To hear state Sen. Michael Gianaris tell it, his feud with state Sen. Jeff Klein was a petty matter that Klein just couldn’t get over. To his credit, Gianaris stepped aside for the good of the party to make way for Klein to take his No. 2 spot in the state Senate Democratic hierarchy when the Independent Democratic Conference was ended. Gianaris made clear he wasn’t backing Klein for re-election – and now that Klein is the latest establishment figure to be toppled by the progressive insurgency, Gianaris is poised to move back up the ladder – and enjoy the benefits of leadership.
Who's up and who's down this week?
Who's up and who's down this week?
Gov. Andrew Cuomo and New York City Mayor Bill de Blasio, heated adversaries, had to grit their teeth and pretend to like each other in the name of Democratic unity this week. Has de Blasio come down with Stockholm Syndrome after eight years in Cuomo’s New York? Has the Cynthia Effect extended beyond policy and made Cuomo’s heart grow three sizes? We don’t believe it – so the new friends will battle once again on the losers list this week.
Rep. Chris Collins announced that he would run for reelection after all, reversing an earlier decision to step aside following his indictment and arrest for alleged insider training. This plays into the hands of Democratic challenger Grand Island Town Supervisor Nate McMurray who might have seen his long-shot bid ruined if local county leaders had been able to replace Collins on the ballot with a less controversial candidate in the heavily Republican district. The Cook Political Report responded to Collins’ announcement by downgrading the GOP’s chances of holding onto the Western New York district from “likely” to “lean Republican, reflecting McMurray’s improving odds.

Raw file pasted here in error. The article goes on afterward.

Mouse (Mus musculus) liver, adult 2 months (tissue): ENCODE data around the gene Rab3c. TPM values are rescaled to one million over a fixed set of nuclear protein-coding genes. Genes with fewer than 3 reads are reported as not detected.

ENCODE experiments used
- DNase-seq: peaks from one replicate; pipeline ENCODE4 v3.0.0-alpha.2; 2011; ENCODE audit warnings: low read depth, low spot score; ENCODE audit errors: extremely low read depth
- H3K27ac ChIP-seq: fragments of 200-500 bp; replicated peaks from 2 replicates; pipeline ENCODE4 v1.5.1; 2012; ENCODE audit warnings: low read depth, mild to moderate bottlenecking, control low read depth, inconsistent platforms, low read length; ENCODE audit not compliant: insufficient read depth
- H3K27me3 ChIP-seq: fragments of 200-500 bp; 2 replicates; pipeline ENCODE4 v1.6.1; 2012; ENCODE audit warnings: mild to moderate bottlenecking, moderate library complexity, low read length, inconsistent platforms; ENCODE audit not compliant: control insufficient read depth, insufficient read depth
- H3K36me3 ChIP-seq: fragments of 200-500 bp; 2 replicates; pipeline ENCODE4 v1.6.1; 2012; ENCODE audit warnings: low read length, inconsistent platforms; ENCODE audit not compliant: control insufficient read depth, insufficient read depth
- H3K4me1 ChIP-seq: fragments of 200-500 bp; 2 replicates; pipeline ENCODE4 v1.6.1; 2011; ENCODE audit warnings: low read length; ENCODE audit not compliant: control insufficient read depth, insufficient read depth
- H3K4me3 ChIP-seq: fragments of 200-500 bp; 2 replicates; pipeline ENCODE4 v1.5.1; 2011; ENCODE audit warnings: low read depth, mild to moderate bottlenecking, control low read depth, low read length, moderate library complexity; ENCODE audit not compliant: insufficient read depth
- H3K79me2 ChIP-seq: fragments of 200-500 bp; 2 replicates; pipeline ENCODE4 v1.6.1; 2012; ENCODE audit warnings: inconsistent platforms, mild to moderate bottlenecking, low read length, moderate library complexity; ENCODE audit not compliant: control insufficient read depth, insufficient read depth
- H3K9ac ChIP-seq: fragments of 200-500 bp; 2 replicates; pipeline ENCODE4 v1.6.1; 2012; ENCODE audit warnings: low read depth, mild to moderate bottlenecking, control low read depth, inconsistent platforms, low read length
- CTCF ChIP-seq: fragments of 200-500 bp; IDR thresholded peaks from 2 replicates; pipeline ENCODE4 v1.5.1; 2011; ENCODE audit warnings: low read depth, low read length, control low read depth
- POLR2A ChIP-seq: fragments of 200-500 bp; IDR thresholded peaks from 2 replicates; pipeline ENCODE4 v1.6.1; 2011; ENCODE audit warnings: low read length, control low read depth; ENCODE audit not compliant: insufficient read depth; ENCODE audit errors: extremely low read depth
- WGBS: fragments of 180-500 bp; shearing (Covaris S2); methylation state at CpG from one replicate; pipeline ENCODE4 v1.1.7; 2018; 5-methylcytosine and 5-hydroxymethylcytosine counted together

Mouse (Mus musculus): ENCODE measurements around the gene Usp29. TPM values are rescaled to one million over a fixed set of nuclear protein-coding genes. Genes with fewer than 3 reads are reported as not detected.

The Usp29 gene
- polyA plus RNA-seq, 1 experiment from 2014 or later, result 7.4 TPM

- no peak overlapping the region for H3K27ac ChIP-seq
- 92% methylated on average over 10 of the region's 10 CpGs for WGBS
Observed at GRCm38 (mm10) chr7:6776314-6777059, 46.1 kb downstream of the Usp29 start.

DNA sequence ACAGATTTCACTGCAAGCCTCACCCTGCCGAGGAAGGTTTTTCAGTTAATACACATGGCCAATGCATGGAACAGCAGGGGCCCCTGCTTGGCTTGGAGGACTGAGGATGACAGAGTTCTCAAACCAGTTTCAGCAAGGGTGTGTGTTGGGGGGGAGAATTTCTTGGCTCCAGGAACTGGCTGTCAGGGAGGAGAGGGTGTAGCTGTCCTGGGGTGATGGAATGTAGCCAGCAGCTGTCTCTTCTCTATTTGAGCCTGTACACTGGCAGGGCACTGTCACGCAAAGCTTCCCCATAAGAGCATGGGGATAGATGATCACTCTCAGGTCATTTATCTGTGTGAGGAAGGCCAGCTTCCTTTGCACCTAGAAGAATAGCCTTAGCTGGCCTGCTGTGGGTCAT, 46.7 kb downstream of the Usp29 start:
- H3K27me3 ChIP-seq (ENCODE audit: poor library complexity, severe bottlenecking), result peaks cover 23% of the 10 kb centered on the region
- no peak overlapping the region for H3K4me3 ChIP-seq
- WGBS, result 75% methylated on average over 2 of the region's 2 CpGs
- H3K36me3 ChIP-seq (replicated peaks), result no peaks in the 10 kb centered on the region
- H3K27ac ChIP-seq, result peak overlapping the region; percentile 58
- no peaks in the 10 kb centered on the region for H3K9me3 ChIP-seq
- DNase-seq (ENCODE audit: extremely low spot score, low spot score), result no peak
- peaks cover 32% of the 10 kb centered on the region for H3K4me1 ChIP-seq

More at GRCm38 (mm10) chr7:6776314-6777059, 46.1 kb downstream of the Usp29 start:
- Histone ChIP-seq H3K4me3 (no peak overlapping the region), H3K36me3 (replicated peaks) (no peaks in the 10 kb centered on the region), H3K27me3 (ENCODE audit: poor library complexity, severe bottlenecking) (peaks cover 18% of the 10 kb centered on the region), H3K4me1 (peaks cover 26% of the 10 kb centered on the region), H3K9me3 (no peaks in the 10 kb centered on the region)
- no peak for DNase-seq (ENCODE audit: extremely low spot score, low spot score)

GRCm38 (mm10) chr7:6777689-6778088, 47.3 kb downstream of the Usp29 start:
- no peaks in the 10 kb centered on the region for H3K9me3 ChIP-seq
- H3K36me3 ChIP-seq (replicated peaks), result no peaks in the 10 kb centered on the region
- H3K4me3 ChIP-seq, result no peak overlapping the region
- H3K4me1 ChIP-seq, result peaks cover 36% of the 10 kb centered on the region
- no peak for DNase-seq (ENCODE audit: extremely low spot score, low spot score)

For some people, the third time’s the charm. For a politician like Hiram Monserrate, convicted of misdemeanor assault and having spent nearly two years in prison, it’s more like the fifth time. After four consecutive failed bids for public office, Monserrate prevailed last week and was elected district leader by Democrats in East Elmhurst, Queens. Demonstrating that you might win if you just keep showing up, Monserrate also helped deliver victories for his allies in nearby districts. Monserrate has said his troubled past of domestic violence and mail fraud is in his rearview mirror, and now, so is his losing streak.
The actress-turned-candidate won her court case over petition signatures to be on the ballot as an independent running against Republican Rep. John Faso and Democratic candidate Antonio Delgado in the 19th Congressional District. It’s a long shot for the first-time candidate, but she worked really hard to get here: Last month, the state Board of Elections almost ended her bid when it rejected almost half of her signatures and put her 1,171 signatures short of what she needed. Thanks to some Law & Order, she was able to challenge that call and the Supreme Court reversed the BOE’s decision.